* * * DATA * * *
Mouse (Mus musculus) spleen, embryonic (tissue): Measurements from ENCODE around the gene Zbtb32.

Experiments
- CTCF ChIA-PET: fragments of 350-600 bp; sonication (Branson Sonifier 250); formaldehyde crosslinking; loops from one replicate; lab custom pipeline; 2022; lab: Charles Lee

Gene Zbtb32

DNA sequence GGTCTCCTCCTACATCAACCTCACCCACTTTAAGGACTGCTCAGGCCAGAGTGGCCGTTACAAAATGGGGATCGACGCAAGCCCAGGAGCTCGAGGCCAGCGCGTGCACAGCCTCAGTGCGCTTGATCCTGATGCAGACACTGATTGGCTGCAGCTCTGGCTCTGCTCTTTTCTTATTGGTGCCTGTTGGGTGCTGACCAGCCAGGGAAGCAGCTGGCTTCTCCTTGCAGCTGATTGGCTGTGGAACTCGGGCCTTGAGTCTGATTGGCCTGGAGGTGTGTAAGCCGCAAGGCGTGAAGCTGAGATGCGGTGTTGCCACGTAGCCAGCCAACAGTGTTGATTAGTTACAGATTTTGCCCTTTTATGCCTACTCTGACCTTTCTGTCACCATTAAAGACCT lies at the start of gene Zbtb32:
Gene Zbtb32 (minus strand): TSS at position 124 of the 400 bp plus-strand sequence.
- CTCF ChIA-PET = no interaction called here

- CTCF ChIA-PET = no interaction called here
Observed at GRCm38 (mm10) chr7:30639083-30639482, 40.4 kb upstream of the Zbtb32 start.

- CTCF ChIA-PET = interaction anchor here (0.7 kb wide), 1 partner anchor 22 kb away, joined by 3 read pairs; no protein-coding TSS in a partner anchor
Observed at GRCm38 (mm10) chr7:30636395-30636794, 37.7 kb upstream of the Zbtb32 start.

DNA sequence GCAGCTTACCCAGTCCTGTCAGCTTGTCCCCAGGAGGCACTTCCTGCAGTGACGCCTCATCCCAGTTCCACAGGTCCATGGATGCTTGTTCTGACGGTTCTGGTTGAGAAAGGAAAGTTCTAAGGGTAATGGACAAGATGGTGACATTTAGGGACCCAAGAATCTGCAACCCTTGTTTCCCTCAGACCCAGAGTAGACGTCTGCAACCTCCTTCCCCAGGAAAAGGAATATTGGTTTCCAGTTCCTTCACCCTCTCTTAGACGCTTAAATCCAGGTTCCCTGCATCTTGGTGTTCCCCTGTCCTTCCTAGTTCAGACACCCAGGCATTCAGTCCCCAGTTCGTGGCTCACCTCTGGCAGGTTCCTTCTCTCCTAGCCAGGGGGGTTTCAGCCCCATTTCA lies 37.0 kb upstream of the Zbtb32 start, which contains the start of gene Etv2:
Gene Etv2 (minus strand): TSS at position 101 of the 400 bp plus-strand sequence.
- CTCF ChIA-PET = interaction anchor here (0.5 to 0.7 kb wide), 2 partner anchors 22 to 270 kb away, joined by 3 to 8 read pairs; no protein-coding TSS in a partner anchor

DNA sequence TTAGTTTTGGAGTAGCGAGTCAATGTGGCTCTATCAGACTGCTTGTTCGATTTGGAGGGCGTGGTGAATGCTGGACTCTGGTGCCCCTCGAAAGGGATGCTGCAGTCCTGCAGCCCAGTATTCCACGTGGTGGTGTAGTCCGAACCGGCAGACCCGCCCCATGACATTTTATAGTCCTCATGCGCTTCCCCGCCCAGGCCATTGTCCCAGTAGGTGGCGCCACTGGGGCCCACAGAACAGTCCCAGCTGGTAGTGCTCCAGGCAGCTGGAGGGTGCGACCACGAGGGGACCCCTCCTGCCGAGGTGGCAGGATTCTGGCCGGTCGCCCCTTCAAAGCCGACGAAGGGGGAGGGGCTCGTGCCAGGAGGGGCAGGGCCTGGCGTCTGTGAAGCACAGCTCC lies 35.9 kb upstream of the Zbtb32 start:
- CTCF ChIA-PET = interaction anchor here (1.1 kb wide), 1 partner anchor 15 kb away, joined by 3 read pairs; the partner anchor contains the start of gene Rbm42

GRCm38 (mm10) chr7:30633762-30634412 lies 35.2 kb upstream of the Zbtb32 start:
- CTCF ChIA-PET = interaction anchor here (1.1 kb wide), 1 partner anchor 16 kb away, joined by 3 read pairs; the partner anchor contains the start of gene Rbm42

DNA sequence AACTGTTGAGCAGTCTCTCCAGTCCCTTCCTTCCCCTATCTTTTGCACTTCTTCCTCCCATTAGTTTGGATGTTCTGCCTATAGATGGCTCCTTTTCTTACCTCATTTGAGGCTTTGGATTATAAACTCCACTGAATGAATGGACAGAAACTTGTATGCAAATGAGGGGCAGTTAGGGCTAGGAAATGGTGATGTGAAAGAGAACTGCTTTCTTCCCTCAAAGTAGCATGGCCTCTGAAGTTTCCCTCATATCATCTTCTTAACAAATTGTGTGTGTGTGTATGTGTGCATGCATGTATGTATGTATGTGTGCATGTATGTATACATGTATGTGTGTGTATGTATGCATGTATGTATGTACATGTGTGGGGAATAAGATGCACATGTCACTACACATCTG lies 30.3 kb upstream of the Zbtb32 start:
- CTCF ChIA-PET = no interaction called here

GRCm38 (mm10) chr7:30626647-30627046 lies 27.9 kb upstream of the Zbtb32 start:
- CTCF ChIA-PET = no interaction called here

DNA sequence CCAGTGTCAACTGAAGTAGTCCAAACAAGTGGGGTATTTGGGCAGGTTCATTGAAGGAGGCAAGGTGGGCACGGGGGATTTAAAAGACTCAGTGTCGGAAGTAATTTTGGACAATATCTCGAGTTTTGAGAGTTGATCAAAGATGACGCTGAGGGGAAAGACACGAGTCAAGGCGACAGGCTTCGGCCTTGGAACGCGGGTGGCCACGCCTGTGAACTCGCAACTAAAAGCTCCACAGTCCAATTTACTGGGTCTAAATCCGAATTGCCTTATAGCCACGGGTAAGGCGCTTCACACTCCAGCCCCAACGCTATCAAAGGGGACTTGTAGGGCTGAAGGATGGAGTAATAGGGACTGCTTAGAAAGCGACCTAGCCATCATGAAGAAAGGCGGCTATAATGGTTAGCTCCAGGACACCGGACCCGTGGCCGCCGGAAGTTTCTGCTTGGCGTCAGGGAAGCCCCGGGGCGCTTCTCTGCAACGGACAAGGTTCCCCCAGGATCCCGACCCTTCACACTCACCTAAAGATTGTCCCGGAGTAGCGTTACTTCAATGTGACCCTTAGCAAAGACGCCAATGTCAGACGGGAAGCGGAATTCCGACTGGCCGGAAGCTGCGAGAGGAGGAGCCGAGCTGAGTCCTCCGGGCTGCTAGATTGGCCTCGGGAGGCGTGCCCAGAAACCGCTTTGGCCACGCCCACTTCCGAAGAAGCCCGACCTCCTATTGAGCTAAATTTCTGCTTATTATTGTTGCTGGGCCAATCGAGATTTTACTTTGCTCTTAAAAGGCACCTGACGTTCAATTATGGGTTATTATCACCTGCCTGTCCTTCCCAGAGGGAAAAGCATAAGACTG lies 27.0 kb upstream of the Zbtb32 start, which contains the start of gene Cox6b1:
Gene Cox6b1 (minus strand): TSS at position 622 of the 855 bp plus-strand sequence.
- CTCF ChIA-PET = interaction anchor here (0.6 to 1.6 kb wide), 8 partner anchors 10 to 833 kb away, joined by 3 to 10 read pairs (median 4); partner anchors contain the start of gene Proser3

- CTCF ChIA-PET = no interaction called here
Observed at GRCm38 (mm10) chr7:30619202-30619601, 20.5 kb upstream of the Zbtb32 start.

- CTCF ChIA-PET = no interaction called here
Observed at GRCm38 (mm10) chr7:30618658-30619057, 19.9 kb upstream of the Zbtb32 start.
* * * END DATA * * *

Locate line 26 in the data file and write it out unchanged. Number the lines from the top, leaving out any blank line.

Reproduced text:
- CTCF ChIA-PET = no interaction called here